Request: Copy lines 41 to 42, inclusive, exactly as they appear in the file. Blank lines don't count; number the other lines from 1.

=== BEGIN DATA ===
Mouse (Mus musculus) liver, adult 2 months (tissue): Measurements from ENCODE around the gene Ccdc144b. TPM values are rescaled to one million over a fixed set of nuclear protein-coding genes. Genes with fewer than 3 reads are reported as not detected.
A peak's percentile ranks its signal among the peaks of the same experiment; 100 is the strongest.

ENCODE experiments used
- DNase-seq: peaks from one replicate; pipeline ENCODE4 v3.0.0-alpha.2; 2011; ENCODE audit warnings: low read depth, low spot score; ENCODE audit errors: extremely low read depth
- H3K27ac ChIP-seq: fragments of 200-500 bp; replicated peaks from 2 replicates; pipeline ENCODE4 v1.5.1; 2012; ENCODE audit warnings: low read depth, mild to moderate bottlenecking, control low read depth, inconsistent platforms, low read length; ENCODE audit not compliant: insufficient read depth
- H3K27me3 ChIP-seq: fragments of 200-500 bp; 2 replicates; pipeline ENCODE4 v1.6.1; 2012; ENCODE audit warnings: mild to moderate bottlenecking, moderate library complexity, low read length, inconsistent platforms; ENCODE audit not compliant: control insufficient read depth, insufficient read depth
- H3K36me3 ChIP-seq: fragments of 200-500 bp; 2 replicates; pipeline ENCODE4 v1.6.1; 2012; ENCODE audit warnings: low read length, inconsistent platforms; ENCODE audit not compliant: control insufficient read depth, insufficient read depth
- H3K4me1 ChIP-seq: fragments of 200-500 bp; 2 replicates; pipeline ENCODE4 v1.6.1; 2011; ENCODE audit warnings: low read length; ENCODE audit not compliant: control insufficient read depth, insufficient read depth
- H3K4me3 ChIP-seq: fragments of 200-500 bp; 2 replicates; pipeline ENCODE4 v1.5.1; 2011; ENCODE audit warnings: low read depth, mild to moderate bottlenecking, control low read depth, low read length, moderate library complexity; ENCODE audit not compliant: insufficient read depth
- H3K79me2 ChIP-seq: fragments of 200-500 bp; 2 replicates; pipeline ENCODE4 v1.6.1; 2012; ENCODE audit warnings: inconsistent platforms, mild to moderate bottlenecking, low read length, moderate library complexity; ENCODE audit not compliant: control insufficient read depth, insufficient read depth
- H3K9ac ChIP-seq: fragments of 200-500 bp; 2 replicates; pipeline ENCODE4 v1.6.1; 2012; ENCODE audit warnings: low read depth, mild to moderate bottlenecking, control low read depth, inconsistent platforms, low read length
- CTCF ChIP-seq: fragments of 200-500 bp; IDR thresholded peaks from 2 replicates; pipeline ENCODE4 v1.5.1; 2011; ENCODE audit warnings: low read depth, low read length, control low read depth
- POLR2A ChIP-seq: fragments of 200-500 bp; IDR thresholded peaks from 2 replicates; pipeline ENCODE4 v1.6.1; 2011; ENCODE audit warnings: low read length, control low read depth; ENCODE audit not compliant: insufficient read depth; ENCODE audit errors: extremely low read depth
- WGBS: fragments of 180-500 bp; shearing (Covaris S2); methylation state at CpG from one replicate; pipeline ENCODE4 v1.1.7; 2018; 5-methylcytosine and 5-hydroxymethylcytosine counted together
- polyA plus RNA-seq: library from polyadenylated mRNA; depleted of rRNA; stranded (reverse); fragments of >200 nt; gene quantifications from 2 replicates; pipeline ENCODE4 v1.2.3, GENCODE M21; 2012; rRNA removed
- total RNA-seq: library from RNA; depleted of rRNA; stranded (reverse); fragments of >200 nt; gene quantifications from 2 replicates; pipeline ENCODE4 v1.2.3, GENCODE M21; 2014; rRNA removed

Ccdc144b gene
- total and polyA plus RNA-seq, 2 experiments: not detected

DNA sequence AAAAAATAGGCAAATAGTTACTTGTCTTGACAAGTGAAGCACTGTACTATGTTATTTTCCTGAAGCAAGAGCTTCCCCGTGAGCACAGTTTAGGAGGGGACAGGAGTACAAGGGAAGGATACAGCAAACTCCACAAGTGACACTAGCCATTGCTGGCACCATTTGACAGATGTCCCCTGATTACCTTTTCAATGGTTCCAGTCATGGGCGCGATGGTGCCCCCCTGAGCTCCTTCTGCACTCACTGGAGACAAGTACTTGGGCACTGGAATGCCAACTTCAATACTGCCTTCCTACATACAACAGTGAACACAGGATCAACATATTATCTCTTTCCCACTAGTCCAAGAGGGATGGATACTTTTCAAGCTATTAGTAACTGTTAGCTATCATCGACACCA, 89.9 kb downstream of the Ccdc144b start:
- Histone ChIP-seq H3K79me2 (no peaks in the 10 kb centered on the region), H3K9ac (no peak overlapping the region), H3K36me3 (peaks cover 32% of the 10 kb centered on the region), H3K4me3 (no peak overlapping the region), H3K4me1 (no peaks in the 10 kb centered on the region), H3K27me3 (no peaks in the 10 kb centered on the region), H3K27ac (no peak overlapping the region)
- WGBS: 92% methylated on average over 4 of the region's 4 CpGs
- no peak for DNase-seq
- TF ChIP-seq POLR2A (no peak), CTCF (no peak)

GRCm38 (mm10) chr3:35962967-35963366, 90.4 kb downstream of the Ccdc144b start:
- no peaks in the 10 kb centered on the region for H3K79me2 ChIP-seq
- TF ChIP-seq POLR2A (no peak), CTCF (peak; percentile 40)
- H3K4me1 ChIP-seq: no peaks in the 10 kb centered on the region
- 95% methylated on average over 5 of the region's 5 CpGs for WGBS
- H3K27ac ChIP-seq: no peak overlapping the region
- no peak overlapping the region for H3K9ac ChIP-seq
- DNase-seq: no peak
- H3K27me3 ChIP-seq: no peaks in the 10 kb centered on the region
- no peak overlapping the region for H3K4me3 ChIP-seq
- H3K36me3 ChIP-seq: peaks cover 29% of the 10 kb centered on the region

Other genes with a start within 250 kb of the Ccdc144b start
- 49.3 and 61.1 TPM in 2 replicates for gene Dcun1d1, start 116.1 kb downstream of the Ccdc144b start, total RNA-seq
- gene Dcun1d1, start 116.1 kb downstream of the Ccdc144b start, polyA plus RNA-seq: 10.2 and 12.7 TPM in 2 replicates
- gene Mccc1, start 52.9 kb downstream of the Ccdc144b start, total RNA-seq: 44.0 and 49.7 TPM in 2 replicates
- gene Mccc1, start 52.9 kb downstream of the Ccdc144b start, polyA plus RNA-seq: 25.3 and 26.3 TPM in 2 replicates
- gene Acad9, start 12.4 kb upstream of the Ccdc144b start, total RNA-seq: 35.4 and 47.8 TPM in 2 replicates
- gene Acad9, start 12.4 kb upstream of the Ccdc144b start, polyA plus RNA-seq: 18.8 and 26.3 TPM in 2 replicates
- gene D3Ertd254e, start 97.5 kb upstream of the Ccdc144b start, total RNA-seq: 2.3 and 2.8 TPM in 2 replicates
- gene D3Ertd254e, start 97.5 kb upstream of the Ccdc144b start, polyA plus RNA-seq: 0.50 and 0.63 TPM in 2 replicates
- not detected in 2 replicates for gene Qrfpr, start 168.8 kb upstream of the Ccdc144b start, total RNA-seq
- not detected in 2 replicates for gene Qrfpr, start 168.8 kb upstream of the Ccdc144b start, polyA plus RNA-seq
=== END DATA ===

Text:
- gene Acad9, start 12.4 kb upstream of the Ccdc144b start, polyA plus RNA-seq: 18.8 and 26.3 TPM in 2 replicates
- gene D3Ertd254e, start 97.5 kb upstream of the Ccdc144b start, total RNA-seq: 2.3 and 2.8 TPM in 2 replicates